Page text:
Notions of Reducibility
between Cryptographic Primitives

Omer Reingold, Luca Trevisan, and Salil Vadhan


Starting with the seminal paper of Impagliazzo and Rudich [IR89], there has been a large body of work showing that various cryptographic primitives cannot be reduced to each other via ``black-box'' reductions. The common interpretation of these results is that there are inherent limitations in using a primitive as a black box, and that these impossibility results can be overcome only by explicitly using the code of the primitive in the construction.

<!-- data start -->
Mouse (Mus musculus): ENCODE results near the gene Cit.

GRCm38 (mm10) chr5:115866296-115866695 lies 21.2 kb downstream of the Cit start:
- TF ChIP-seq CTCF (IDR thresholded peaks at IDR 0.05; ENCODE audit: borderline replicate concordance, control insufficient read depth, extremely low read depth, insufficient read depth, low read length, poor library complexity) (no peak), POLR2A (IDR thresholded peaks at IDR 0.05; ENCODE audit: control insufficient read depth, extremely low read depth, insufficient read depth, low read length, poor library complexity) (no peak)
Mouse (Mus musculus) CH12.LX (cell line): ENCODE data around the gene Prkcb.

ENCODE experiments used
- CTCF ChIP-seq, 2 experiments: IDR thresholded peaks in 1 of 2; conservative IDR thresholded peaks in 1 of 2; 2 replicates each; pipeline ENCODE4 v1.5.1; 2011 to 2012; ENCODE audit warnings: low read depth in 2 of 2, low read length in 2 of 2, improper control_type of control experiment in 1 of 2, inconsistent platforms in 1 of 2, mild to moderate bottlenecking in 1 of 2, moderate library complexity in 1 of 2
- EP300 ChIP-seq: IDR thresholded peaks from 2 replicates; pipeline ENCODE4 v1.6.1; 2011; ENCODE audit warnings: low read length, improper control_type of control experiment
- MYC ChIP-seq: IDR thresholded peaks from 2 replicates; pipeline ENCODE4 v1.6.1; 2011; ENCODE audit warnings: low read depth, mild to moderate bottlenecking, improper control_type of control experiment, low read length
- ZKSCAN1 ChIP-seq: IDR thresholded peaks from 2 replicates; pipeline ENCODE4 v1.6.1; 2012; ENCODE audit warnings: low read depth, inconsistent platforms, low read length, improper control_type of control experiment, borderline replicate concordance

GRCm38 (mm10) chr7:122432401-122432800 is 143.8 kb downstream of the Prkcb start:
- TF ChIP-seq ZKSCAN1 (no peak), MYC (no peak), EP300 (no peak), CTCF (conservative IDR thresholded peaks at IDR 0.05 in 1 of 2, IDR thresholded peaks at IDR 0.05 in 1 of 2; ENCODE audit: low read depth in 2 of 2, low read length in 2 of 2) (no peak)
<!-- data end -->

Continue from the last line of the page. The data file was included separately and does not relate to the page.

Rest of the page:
In this paper we revisit these negative results, give a more careful taxonomy of the ways in which "black-box reductions" can be formalized, strengthen some previous results (in particular giving unconditional impossibility results for reductions that were previously only shown to imply P != NP), and offer a new interpretation of them: in many cases, there is no limitation in using a primitive as a black box, but there is a limitation in treating adversaries as such. In particular, these negative results may be overcome by using the code of the adversary in the analysis.


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